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New Zealand


2014 Symposium

Friday 28 February - Sunday 2 March


Seminar XI. The Four Fundamental Concepts of Psychoanalysis 


“... before you, I ask the question – What are the fundamentals, in the broad sense of the term, of psychoanalysis? Which amounts to saying – What grounds it as a praxis? What is a praxis?... It is the broadest term to designate a concerted human action, whatever it may be, which places man in a position to treat the real by the symbolic.”     Jacques Lacan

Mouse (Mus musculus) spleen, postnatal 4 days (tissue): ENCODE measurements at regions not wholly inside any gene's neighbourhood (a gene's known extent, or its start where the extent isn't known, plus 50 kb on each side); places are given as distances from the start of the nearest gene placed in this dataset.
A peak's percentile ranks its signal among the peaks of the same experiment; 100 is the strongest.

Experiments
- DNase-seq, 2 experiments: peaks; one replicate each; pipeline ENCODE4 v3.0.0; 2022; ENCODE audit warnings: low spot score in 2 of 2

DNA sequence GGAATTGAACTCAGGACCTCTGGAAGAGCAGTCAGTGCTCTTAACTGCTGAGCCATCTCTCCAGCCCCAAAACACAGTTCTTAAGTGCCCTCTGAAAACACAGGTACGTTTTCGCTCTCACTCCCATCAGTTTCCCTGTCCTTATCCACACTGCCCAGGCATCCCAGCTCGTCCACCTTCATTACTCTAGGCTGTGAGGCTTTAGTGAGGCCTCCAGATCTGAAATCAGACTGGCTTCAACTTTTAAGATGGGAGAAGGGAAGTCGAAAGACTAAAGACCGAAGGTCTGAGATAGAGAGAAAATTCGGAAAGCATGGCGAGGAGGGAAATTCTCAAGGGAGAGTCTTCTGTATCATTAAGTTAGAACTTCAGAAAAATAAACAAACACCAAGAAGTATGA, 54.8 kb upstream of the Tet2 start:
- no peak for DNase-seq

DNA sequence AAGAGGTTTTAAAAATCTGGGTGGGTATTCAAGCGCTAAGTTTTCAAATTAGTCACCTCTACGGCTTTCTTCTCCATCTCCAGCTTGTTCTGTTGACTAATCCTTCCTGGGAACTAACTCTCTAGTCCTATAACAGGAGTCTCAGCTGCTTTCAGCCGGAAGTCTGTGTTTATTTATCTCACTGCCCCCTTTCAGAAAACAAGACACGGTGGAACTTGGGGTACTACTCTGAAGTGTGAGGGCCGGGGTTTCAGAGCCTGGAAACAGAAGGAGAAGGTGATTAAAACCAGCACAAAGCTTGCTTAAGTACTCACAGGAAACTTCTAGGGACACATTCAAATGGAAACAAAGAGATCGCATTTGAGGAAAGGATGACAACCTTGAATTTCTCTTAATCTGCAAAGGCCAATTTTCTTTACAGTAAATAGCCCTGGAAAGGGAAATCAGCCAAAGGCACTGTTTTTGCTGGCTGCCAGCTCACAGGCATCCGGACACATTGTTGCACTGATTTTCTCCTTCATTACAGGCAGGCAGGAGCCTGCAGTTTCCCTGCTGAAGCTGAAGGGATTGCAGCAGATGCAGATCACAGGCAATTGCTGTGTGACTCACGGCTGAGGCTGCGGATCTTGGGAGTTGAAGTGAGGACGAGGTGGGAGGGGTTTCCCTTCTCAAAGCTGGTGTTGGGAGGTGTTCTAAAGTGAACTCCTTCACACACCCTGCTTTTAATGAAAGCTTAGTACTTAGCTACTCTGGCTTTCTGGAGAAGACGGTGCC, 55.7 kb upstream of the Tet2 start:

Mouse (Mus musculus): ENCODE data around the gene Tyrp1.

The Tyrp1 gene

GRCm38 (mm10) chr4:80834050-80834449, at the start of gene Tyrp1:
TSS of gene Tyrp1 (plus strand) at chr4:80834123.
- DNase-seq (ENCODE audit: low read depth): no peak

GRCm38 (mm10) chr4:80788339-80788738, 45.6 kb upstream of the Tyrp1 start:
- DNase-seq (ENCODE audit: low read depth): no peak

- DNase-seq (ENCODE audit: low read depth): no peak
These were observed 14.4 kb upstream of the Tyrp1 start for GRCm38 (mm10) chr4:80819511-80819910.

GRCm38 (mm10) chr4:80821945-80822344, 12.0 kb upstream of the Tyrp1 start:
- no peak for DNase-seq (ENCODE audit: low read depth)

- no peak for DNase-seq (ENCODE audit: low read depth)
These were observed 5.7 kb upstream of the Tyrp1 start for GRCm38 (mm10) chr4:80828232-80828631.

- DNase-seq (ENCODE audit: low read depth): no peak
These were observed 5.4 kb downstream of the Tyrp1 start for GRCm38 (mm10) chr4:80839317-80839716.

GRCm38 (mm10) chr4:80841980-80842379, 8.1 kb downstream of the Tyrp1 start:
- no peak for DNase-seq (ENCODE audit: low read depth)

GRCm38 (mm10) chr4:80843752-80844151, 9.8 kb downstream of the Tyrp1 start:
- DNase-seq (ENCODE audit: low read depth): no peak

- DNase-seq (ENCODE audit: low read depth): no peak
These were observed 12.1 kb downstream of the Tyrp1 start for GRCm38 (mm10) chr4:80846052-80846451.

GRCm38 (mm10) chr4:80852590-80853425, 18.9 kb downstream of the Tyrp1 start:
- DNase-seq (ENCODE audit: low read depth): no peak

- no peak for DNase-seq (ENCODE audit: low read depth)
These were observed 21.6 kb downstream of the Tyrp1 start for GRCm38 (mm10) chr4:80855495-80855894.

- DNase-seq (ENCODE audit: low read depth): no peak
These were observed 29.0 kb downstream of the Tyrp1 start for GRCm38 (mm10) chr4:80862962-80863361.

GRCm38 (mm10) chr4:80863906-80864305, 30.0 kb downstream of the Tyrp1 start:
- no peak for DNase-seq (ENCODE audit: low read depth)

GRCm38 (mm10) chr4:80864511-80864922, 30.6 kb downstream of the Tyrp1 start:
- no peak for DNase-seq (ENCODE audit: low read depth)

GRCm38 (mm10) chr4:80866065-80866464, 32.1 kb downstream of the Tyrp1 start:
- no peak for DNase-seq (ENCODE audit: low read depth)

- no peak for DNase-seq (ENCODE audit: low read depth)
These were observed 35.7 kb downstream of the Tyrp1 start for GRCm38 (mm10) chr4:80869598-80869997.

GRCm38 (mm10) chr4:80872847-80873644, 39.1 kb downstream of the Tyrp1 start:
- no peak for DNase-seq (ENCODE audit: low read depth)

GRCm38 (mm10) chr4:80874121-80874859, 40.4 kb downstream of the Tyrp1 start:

In 1963 Lacan was excluded from the Société française de psychoanalyse, of which he had been a member for many years, on account of his refusal to alter his practice or to stop training analysts. Lacan likened this to an excommunication. His seminar of 1964, Seminar XI The Four Fundamental Concepts of Psychoanalysis was his response to this event. It marked a number of breaks, from the Société, from the IPA, and from Lacan’s previous approach to using Freud’s texts as the foundation of his teaching. While still remaining true to Freud’s discoveries, Lacan in Seminar XI begins his own exploration of what constitutes the praxis and transmission of psychoanalysis. He examined the four major concepts named by Freud: the unconscious, repetition, transference and the drive.